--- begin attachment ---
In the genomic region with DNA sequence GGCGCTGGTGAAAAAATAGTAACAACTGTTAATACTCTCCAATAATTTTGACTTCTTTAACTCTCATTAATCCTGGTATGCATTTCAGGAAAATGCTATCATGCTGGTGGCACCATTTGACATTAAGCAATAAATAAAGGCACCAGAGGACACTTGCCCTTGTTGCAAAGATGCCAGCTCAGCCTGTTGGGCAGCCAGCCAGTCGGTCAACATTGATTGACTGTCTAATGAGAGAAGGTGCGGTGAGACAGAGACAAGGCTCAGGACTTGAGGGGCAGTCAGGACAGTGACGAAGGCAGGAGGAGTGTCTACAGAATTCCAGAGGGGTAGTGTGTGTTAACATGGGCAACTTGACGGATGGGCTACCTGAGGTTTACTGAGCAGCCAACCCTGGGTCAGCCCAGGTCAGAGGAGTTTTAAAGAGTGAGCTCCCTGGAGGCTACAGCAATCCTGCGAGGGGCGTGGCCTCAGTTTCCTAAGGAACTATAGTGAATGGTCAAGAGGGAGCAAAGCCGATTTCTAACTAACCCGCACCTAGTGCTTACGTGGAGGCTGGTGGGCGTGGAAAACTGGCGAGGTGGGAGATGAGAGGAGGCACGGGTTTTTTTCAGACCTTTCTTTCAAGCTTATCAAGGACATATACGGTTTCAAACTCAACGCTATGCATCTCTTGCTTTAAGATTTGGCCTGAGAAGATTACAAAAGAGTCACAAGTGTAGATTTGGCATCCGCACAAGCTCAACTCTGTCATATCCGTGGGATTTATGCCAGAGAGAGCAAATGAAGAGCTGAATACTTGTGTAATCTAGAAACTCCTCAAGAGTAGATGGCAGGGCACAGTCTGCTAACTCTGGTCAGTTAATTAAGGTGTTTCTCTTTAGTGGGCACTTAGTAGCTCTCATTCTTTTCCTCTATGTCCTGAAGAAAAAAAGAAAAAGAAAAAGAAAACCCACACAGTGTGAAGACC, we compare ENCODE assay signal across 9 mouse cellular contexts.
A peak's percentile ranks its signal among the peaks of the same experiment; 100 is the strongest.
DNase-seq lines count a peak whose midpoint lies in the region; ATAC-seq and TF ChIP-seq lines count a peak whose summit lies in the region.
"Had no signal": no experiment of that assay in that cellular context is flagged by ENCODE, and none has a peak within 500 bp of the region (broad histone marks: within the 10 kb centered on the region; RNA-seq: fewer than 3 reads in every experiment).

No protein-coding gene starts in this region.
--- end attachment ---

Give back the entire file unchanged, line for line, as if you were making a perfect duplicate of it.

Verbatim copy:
In the genomic region with DNA sequence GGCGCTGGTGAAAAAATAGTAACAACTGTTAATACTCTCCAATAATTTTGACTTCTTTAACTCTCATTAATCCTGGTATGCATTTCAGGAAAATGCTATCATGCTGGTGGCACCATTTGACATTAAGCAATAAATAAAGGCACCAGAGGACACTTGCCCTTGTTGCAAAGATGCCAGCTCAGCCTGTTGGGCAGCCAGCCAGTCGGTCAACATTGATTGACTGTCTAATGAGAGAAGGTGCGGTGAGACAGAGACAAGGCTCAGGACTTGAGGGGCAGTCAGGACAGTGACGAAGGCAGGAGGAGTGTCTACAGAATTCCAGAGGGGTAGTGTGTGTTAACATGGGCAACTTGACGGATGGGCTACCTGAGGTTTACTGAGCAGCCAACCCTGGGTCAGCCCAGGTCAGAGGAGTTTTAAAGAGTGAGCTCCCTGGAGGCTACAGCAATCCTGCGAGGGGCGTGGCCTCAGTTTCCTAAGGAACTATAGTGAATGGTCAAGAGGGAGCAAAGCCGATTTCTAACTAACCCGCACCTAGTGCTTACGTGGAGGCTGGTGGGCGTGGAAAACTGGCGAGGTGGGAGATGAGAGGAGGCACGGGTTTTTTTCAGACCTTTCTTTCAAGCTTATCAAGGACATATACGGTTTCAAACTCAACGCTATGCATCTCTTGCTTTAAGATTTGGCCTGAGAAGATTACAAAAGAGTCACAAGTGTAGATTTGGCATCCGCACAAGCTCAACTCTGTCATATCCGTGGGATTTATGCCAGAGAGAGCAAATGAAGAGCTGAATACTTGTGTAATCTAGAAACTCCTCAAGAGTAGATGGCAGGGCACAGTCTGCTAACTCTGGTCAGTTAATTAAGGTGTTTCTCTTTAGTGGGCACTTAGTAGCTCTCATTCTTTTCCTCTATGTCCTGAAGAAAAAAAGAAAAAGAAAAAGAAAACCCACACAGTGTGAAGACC, we compare ENCODE assay signal across 9 mouse cellular contexts.
A peak's percentile ranks its signal among the peaks of the same experiment; 100 is the strongest.
DNase-seq lines count a peak whose midpoint lies in the region; ATAC-seq and TF ChIP-seq lines count a peak whose summit lies in the region.
"Had no signal": no experiment of that assay in that cellular context is flagged by ENCODE, and none has a peak within 500 bp of the region (broad histone marks: within the 10 kb centered on the region; RNA-seq: fewer than 3 reads in every experiment).

No protein-coding gene starts in this region.